Science in Society Archive

GM Protein in Ice Cream

Genetically modified fish antifreeze protein is potentially able to cause inflammation and should not be approved without comprehensive tests. Prof. Joe Cummins, Dr. Mae-Wan Ho and Prof. Malcolm Hooper.

This report has been submitted to the Food Standards Agency to oppose approval of Unilever’s application on behalf of the Independent Science Panel

Unilever is seeking approval of a genetically modified (GM) (FAQ on genetic engineering) ice-structuring protein derived from a polar fish, ocean pout, for use in making ice cream smoother and creamier. The GM protein is produced in transgenic bakers’ yeast. Ice-structuring, or antifreeze protein protects the ocean pout in freezing waters by preventing large ice crystals forming; in ice cream and other frozen food it would have the same effect. Unilever applied to the Food Standards Agency (FSA) UK for approval, and its proposal is now open for public comment [1].  Unilever has sent similar petitions to the United States Food and Drug Administration (FDA) to obtain the Generally Recognized As Safe (GRAS) status for the food additive [2] and to Food Standards Australia New Zealand [3]. Both applications have been approved, which is unfortunate.

The transgenic protein produced in yeast was designated ISP Type III HPLC 12 glyco–ISP.  The preparation tested by Unilever contained peptides from yeast and sugars along with the recombinant protein. Unilever conducted a subchronic feeding test of the preparation on rats by oral gavage (force feeding) for 3 weeks, as well as a battery of genotoxicity tests that proved to be negative.  A series of tests that included those suggested by the World Health Organisation for allergy were carried out, along with tests for reactivity with serum obtained from a few people allergic to fish. The report stressed that the recombinant protein was identical to protein found in edible fish [1], although that kind of statement is generally untrue as will be discussed below.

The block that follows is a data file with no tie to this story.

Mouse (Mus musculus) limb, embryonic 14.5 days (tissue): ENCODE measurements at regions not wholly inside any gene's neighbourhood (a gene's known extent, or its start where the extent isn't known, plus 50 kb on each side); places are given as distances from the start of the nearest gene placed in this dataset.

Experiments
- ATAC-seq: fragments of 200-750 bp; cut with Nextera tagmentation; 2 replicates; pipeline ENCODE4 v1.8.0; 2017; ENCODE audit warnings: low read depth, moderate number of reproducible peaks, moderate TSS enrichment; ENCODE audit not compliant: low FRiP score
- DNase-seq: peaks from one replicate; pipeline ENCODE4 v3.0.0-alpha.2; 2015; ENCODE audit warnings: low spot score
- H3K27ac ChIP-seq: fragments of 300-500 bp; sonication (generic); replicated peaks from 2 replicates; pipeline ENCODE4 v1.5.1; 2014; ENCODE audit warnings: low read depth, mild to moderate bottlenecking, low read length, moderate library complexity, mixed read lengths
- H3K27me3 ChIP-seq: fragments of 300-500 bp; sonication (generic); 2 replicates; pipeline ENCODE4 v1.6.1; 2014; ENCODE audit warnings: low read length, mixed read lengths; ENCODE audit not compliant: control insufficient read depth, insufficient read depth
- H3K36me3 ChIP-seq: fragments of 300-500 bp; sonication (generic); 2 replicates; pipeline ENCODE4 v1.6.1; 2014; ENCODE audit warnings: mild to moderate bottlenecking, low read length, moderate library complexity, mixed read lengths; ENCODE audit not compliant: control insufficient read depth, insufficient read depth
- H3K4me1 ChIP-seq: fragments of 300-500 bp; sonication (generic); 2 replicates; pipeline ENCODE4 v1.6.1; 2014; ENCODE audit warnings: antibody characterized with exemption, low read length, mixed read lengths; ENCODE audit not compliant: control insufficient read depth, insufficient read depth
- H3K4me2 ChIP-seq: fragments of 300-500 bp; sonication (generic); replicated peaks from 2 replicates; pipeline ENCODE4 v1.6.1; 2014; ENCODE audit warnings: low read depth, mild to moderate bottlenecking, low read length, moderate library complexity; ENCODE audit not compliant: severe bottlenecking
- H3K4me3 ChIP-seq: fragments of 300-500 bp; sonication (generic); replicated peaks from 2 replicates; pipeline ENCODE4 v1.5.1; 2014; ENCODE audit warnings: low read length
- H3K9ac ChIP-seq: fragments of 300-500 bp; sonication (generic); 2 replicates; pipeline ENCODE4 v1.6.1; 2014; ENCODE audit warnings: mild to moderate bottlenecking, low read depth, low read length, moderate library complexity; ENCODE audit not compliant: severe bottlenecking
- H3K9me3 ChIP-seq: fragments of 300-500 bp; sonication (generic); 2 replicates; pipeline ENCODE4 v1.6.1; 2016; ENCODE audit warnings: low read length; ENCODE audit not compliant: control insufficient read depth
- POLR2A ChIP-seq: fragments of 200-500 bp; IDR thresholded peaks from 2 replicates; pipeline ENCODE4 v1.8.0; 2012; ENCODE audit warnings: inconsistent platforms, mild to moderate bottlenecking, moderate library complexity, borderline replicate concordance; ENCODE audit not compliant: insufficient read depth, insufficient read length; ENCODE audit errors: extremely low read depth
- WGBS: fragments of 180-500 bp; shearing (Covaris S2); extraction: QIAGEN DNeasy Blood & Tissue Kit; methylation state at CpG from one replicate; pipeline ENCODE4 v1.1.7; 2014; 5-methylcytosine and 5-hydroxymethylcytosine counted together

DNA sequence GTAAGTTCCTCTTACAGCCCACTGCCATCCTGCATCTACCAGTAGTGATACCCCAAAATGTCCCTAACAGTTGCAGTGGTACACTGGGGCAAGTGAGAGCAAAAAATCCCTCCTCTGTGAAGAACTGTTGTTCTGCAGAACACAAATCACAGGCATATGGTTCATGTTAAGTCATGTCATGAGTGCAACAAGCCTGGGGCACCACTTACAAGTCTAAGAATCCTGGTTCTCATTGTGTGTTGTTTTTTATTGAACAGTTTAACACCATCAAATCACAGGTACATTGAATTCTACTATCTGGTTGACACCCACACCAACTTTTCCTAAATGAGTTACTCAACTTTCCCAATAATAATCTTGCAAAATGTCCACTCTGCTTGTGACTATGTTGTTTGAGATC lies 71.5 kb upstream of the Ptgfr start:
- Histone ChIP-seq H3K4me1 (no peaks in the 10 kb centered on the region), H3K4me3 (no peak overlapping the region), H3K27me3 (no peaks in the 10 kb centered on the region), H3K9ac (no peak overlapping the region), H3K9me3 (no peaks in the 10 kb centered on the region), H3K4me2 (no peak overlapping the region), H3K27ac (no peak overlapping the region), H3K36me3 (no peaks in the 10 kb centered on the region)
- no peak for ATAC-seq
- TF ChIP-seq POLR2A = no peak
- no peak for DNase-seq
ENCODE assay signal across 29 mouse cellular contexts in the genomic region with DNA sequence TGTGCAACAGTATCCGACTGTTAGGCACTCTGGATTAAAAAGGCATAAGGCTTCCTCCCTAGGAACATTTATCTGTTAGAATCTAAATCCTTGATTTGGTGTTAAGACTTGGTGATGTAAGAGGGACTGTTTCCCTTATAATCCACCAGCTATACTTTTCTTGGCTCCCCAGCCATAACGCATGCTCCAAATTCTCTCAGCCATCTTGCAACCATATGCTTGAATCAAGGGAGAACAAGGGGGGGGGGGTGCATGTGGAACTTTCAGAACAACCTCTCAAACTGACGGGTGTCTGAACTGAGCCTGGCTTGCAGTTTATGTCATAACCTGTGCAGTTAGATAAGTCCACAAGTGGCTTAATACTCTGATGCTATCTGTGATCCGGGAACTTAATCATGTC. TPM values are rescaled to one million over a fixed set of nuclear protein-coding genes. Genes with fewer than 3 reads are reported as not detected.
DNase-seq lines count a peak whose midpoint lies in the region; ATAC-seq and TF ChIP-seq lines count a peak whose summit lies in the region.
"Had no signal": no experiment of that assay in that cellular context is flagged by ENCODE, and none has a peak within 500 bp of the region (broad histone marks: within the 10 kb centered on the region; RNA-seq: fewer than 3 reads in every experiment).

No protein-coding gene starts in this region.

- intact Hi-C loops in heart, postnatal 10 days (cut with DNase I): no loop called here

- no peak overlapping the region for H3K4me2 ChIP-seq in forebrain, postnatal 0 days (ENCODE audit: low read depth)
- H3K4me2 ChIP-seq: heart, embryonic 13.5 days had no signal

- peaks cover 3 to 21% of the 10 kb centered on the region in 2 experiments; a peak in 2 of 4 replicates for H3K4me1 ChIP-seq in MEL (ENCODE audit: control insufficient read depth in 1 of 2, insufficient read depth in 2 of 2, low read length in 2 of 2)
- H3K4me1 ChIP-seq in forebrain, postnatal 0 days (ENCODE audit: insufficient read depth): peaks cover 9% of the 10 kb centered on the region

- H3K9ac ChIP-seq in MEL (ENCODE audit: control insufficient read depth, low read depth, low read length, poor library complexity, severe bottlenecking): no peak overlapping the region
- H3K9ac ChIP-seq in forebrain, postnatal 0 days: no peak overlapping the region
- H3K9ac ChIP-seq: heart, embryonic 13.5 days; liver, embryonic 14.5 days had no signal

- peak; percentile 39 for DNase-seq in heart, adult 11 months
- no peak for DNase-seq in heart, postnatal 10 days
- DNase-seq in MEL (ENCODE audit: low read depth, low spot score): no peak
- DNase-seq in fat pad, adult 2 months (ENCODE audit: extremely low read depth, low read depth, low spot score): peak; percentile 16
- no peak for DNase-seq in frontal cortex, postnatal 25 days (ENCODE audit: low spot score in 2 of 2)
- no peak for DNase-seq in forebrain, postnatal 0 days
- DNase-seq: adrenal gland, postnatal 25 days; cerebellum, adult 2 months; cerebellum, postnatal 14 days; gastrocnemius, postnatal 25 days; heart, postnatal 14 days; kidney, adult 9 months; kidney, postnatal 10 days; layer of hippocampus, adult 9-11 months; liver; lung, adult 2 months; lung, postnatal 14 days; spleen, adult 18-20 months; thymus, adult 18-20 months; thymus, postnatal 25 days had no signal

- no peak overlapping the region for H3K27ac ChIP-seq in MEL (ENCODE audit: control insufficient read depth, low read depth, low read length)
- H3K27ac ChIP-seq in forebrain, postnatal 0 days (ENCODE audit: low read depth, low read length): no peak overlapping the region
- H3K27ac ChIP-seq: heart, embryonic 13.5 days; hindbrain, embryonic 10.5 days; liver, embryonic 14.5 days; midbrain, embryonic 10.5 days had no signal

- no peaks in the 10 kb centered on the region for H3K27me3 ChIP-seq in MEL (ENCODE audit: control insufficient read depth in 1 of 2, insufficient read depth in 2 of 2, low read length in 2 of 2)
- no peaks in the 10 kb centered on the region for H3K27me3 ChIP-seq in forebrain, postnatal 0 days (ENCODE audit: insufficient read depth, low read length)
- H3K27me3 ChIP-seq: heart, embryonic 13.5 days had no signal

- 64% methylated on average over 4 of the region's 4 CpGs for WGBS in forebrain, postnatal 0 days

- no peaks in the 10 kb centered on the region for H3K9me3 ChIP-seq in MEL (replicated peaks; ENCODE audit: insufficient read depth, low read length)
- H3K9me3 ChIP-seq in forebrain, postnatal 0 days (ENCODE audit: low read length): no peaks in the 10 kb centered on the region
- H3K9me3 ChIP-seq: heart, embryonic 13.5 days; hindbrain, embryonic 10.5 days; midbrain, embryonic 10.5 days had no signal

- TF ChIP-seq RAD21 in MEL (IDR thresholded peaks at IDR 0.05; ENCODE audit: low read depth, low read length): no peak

There is voluminous literature on antifreeze glycoproteins, particularly those from polar fish. There are four main types of glycoproteins each differing significantly from the others. Type III proteins are around 6500 daltons in size, they form a beta-sandwich structure and are found only in ocean pout [4]. Although the antifreeze protein itself is not immunogenic for the ocean pout, there is nevertheless a strong immune response to the micro ice crystals complex with antifreeze protein circulating in the fish’s blood, indicating that the complex functions as conventional antigens for the ocean pout [5].

The GM protein from transgenic yeast is the product of a synthetic approximation of the pout antifreeze protein gene. The code sequence was altered to facilitate production in yeast without altering the amino acid sequence. Multiple copies of the synthetic gene were inserted into the yeast chromosomes to boost the synthesis of the protein [1].

Production of proteins in yeast destined for human consumption or therapy is fraught with the problem of secondary modification of the proteins by glycosylation or other modifications that result in the human (or animal) immune system recognizing the yeast modified proteins as antigens. There has been progress in “humanizing” the glycosylation patterns of proteins produced in yeast [6, 7]. However, there has been no effort to “humanize” the glycosylation pattern of the antifreeze protein produced in the yeast strain used to produce the protein.

Are the cursory studies on allergenicity carried out by Unilever on the GM protein to be used in ice cream adequate to rule out allergy and other immune reactions in the tens of millions of people that will consume the ice cream?